The Fourteenth Amendment of the United States constitution was passed after the civil war to provide equal protection to freed slaves under the law and to protect them from discriminatory behavior by the government. However, since then, the equal protection clause has been extended to prevent discriminatory action by the government against other races, as well as gender discrimination. One principle stated by the modern court regarding this amendment has been "the invidious quality of a law claimed to be racially discriminatory must ultimately be traced to a racially discriminatory purpose...governmental action is not unconstitutional soly because it has a disproportional impact." Read only this far, marijuana laws would not be considered unconstitutional despite the fact that Black men are admitted to state prisons on drug convictions at rates 13.4 times higher than white men, and in 2006, 44.2% of drug inmates were black, 27.1% white and 20% Hispanic, despite the statistic that In 2008, illicit drug use by blacks were 10.1%, whites were 8.5%, and 6.2% for Hispanics. However "discriminatory purpose May be shown by data regarding administration of a law, not merely by a disadvantaging racial classification on the face of the law. Moreover, a law neutral in language and application may have been enacted with a purpose or motive to discriminate." If this judicial reasoning and precedents are applied to the current application of marijuana laws it becomes abundantly apparent that the law as it stands should be unconstitutional under the equal protection clause.

 In Yick Wo vs. Hopkins, 118 U.S. 356 (1886) a San Francisco ordinance "prohibited operating a laundry without the consent of the Board of supervisors except in a brick or stone building" unless the board granted an operating permit -- a seemingly fair and reasonable law. However, the board granted 200 permits for operation in wooden buildings to all but 1 non Chinese applicants, but none to 200 Chinese applicants. Yick Wo was imprisoned because of his violation of the ordinance. However the court found that there was discrimination in the administration of the law despite the apparently neutrality in the laws language. The use of empirical and statistical data was enough to show that there was purposeful discrimination based upon racial hostility, though motive arguments were not permitted, only empirical data, which is abundant in the case of the application of US marijuana laws. In addition to the statistical data provided in the first paragraph showing disproportional imprisonment of blacks and Latinos for marijuana violations, which constitutes the sort of empirical and data driven evidence accepted by the supreme court as proof of discriminatory purpose above and beyond simple and mere effect, the consequences of the application of marijuana laws also deny public services such as federal education loans, and opportunity to serve in military and civilians positions to black and Hispanics at a empirically obvious and statistically significant at a greater than 99% confidence level. When blacks and Hispanics are arrested and convicted on minor marijuana charges, they lose the ability to access federal student aid grants, as well as serve in positions in the government and military, without regard to the severity of usage or the ambiguity of the evidence regarding the mal-effects of marijuana on the use.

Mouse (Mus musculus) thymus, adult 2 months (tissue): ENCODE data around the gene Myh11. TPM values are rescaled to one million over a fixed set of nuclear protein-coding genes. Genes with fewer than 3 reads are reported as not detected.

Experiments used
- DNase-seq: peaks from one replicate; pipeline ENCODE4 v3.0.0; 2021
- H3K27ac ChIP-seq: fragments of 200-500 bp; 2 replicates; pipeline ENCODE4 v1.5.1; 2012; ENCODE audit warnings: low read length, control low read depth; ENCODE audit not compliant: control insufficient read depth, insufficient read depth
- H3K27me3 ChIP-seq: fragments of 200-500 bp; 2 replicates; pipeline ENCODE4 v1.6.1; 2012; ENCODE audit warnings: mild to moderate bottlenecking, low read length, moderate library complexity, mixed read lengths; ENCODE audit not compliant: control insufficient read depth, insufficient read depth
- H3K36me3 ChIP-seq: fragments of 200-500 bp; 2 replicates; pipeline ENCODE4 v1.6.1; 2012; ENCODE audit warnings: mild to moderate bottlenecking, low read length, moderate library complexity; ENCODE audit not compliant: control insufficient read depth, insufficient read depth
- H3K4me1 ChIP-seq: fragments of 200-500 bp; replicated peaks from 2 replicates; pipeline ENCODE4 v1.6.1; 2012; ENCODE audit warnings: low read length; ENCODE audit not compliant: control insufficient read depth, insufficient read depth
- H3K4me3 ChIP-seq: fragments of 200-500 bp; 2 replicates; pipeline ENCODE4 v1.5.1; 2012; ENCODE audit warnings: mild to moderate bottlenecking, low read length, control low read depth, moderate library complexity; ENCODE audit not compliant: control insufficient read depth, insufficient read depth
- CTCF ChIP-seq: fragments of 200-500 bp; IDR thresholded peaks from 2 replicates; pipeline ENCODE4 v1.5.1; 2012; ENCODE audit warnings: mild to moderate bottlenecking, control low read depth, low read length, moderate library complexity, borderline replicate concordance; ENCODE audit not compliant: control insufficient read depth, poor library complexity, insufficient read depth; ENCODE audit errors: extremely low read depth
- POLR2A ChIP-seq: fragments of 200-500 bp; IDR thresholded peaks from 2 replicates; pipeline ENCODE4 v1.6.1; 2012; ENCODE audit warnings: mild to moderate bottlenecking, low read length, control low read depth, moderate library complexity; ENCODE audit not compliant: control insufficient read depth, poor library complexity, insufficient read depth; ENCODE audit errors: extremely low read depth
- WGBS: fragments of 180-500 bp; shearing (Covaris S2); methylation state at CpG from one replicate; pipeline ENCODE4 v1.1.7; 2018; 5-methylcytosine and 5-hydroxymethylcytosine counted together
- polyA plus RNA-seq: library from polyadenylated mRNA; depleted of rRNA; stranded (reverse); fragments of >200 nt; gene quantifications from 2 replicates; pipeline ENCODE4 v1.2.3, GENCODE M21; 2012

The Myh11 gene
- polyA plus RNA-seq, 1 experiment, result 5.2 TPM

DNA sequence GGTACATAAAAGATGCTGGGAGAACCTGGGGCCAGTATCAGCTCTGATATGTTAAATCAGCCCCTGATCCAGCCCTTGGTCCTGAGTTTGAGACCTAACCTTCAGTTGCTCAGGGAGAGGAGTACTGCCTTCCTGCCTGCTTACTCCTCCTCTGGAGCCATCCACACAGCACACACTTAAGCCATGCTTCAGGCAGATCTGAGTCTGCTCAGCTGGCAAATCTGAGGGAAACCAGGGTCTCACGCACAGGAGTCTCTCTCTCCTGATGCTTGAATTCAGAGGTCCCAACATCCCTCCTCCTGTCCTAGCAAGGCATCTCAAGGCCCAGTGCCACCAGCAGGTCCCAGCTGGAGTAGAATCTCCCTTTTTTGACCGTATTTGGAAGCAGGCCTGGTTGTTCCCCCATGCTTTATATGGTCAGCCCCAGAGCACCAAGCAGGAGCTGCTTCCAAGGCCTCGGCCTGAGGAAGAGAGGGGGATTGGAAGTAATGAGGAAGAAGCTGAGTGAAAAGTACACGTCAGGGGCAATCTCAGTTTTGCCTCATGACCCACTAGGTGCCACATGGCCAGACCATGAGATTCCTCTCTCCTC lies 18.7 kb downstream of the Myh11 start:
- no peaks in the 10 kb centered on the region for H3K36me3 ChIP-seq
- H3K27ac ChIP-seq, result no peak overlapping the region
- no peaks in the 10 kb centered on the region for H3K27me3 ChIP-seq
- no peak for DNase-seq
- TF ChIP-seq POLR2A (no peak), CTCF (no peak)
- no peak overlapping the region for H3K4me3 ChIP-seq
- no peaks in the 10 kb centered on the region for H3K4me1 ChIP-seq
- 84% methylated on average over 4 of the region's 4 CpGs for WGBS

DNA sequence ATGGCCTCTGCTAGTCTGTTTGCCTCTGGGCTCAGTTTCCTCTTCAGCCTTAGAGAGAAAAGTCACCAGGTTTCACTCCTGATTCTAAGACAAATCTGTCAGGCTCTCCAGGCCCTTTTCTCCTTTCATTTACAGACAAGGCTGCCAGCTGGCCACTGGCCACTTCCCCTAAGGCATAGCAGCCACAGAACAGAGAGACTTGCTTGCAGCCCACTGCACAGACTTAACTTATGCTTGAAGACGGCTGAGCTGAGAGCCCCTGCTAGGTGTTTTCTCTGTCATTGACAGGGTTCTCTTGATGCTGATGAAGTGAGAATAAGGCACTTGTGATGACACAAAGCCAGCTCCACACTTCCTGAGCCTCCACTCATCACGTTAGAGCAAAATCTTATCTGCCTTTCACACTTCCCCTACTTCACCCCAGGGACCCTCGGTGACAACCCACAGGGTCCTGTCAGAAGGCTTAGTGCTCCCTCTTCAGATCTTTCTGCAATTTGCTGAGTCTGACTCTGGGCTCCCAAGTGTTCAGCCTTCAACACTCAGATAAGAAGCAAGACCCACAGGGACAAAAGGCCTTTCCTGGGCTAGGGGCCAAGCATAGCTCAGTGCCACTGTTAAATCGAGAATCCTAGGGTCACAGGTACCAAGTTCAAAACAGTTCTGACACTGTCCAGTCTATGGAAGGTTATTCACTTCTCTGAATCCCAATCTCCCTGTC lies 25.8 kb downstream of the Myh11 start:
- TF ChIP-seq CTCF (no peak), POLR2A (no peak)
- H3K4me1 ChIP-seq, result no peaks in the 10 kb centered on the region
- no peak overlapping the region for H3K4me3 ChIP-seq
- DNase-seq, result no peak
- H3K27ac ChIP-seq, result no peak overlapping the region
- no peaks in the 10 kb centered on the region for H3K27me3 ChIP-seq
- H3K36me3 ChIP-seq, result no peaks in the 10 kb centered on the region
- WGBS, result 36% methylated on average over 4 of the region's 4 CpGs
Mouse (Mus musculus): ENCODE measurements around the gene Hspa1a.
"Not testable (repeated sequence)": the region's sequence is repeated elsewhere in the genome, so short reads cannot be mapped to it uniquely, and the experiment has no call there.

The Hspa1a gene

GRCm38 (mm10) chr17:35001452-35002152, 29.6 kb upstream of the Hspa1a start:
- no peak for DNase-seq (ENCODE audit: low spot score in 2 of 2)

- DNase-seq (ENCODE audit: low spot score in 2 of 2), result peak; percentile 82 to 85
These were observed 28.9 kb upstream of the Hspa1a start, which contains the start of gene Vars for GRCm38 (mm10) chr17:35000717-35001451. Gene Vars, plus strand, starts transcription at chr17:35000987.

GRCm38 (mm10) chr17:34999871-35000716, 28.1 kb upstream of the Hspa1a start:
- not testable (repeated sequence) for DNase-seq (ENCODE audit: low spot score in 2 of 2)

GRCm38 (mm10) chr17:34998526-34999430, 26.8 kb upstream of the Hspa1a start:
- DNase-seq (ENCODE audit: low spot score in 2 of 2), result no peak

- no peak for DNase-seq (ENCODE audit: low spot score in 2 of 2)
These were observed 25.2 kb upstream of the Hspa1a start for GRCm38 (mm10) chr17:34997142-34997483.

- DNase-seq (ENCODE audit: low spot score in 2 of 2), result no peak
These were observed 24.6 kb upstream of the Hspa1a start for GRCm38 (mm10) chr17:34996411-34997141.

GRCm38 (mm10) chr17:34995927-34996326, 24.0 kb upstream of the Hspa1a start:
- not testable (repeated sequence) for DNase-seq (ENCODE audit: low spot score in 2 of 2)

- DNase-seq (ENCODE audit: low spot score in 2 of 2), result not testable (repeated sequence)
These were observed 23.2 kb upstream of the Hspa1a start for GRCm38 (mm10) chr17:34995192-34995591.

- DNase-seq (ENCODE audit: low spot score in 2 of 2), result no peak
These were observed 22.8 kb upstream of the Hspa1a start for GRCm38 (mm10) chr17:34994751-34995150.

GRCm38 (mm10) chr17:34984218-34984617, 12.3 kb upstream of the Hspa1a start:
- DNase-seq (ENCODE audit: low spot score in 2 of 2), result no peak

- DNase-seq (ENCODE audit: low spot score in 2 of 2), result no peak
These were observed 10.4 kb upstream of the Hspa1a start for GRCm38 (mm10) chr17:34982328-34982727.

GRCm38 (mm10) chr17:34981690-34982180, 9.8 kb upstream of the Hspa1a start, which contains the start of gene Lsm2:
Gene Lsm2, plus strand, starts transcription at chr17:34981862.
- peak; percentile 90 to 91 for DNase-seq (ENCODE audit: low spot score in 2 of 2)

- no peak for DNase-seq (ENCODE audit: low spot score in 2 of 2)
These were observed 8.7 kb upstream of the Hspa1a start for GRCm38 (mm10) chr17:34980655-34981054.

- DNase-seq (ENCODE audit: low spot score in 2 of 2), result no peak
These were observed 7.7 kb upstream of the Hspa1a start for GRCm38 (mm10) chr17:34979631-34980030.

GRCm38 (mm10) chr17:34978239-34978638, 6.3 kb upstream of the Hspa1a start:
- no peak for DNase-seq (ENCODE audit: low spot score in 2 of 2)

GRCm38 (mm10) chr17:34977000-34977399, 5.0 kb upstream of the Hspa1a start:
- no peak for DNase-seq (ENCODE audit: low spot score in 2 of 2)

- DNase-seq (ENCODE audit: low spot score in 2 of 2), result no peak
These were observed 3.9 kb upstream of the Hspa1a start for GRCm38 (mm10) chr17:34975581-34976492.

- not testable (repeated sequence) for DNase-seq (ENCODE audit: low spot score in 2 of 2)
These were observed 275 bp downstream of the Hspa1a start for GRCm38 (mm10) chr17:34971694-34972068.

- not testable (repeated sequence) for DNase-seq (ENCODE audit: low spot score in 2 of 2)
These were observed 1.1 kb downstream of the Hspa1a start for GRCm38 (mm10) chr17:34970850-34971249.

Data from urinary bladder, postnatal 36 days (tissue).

The statistical evidence shows that the administration of marijuana laws in this country is patently discriminating despite the neutrality of laws as written. According to precedent established by the supreme court, this statistical evidence is sufficient to show that the purpose of these laws are discriminating in nature and are thus unconstitutional. Further evidence of the unconstitutionality of current marijuana laws as they stand are further illustrated by the effect on the self conception of those who are light to moderate marijuana users, which is similar to the effect of inferiority disproportionately imposed upon groups in these already racially disadvantaged groups; an implication of inferiority which led the supreme court to rule that segregated schools were also unconstitutional due to their similar invidious effects upon the affected groups of individuals. This inferiority imposition is created since these users as a class are deemed unfit to serve along side their peer, most of whom abuse a far more dangerous and toxic substance: alcohol. 

This argument does not take into consideration the economic effects of the war on drugs and the pernicious effect it has in foreign countries because this would be a political matter that falls under the sphere of foreign affairs which may only be decided by congress. However, the cost on human life, is far greater than the benefits of deterrence of usage, which is statistically unfounded, of criminalization of marijuana. Again those arguments will not be considered here because of their speculative and subjective nature. Finally, this argument does not delve into the original intent of the marijuana laws first enacted in the early 20th century, despite the evidence that their original purpose was to discriminate against Mexican Americans, another argument that will be left unexplored due to their speculative nature which cannot be demonstrated with empirical evidence. However, based on the simple statistics provided in the first paragraph, which may be further supported by mass amounts of further numerical and empirical datasets, the marijuana statutes, they stand, are patently discriminatory.